Although you are free to say what you want on various social platforms, it is understood that you should be cautious when attempting to express an opinion that offends, threatens, or insults groups, based on race, color, religion, national orientation, or disability. These are often categorized as hate speech and most social platforms have developed algorithms to prevent this from happening.
Over the years however, users of the social platform have found various ways of bypassing those algorithms to get their views and opinions posted. In the early 1980s there was Leetspeak, in which letters were replaced by numbers or special characters to create coded words that would have been banned in internet bulletin boards. An example of Leetspeak for the word Hacker would be H4X0R. Fastforward to 2022, and we now have Algospeak which is being used to bypass the artificial intelligence driven content moderation on social platforms such as Facebook, Instagram, TikTok, Twitch etc.
Algospeak is an ingenious way of using code words to represent other words and or phrases that would normally be removed or down-ranked by content moderation systems.
Some examples of algospeak include:
- Seggs (Sex)
- Unalive (Kill / Dead)
- Ouid (Weed)
- Pizza (Pfizer)
- Moana (Moderna)
- Swimmers (Vaccinated People)
- Backstreet Boys reunion tour (COVID-19)
- Spicy Eggplant (Vibrator)
- Nip Nops (Nipples)
- Leg Booty (LGBTQ)
- See You Next Tuesday (I’ll leave you to figure out this one)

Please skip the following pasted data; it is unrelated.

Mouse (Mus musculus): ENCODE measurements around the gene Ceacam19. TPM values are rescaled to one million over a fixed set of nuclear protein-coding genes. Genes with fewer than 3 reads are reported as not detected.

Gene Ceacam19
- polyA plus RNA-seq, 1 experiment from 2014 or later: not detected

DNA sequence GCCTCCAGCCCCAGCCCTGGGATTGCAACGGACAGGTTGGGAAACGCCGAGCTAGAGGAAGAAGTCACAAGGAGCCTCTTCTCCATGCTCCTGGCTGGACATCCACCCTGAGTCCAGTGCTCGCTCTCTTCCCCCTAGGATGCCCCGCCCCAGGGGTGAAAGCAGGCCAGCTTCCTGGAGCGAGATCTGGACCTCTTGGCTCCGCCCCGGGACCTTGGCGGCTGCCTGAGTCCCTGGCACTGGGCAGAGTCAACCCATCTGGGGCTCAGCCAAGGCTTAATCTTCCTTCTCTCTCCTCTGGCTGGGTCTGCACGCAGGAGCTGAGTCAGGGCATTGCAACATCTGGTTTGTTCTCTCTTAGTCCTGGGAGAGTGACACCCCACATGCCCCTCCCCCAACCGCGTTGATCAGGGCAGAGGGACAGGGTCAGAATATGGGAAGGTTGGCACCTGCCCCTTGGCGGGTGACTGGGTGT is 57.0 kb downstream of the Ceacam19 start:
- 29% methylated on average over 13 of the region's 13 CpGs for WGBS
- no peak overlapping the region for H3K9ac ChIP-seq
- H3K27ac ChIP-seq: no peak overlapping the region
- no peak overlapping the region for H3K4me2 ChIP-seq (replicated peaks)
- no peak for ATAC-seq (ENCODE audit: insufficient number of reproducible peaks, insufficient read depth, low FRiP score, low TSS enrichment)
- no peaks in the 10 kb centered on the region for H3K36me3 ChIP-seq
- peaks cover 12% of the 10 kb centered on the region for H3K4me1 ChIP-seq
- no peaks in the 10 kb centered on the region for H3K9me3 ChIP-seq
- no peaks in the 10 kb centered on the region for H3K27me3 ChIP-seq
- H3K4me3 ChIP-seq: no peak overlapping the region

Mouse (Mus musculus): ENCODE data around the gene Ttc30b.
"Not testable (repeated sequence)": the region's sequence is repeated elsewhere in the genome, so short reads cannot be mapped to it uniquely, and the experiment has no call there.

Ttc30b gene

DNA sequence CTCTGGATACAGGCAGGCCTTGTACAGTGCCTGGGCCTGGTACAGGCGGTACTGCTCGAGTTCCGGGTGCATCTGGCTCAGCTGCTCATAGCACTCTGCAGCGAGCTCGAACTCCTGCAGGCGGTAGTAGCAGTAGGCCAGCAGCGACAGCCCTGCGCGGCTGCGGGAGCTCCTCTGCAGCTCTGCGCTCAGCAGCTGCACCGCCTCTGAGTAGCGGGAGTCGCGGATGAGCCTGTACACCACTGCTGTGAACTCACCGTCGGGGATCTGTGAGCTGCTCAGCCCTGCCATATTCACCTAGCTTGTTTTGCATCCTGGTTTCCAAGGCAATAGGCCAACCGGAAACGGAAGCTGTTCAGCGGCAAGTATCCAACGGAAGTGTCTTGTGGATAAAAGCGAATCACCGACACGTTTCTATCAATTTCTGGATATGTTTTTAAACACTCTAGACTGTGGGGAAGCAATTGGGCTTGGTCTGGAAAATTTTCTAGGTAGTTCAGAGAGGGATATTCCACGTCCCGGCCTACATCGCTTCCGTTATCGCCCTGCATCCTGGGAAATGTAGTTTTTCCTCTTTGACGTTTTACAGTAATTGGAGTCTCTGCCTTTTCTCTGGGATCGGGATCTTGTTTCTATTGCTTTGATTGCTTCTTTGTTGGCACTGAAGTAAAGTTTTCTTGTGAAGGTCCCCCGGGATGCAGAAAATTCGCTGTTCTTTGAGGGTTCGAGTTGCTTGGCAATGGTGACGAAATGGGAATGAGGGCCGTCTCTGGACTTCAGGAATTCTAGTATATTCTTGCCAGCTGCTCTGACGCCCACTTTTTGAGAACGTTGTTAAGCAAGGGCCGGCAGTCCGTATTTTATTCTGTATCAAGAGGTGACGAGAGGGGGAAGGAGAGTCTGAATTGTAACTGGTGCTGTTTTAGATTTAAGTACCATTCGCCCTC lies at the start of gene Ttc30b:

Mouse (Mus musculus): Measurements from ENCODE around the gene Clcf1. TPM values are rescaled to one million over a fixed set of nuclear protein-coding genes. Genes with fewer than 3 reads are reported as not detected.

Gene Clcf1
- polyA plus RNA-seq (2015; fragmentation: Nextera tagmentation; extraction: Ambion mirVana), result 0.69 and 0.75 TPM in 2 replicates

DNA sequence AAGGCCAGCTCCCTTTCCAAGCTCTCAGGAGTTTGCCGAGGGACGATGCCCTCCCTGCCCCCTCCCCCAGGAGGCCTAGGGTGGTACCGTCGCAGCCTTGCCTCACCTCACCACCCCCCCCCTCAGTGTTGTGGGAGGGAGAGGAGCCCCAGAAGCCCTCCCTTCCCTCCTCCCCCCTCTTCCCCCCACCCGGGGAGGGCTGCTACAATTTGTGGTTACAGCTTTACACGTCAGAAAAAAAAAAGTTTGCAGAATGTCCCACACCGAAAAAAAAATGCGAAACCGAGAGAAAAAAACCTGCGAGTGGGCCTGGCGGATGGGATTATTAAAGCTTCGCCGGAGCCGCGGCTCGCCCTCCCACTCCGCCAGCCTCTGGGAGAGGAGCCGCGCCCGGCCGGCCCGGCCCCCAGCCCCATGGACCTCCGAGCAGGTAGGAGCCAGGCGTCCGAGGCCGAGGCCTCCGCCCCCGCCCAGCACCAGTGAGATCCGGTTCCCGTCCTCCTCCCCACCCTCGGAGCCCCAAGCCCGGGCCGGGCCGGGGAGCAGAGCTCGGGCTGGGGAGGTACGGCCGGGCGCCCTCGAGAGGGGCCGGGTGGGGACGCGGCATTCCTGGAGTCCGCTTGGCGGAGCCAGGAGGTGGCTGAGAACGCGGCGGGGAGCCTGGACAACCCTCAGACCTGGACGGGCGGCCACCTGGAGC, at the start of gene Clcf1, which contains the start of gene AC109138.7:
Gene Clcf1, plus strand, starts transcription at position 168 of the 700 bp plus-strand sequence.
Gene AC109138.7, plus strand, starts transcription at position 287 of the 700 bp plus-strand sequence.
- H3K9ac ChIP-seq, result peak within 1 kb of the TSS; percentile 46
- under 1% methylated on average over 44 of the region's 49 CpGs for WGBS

While the above examples aren’t shocking enough to cause much of a stir, Siobhan Hanna of Telus International states that an area everyone should be concerned about is child exploitation and human exploitation as it is one of the fastest-evolving areas of algospeak. The term cheese pizza for example has been know to be used when referring to trading explicit imagery of children. Corn and the corn emoji has taken over the previous algospeak pron or pr0n used to reference porn / pornographic material.
Content moderation does have its place, and there is a fine line that separates this and censorship. Artificial Intelligence can only go so far to eliminate the ‘bad words’. However, depending on the contextual situation, those ‘bad words’ can actually be used to educate, inform and sensitize the public on various topics. Casey Fiesler, content creator of the MIT Technology Review says that content can get flagged because it refers to someone from a marginalized group talking about their experiences with racism. Hate speech and talking about hate speech can look very similar to an algorithm. Pro-eating disorder and pro-anorexia communities, which encourage members to adopt unhealthy eating habits, but in doing so may have to mention words and phrases that refer to those disorders, have reverted to using algospeak to continue operating undetected on social media platforms.
These are interesting times for social platforms who now have a challenging time in attempting to moderate content. If the algorithms are too strict, users will say that freedom of speech is being hindered. On the other hand, if the algorithms are too lapse, it can turn an otherwise safe space to an all out debauchery (see Twitter.com).
The virtual world is not that different from the real world. Both need to have rules and guidelines, some written and some that is just understood. Both will also have users who try to bypass the law. The question is, how much monitoring should be done so that these places don’t end up being a policed state.1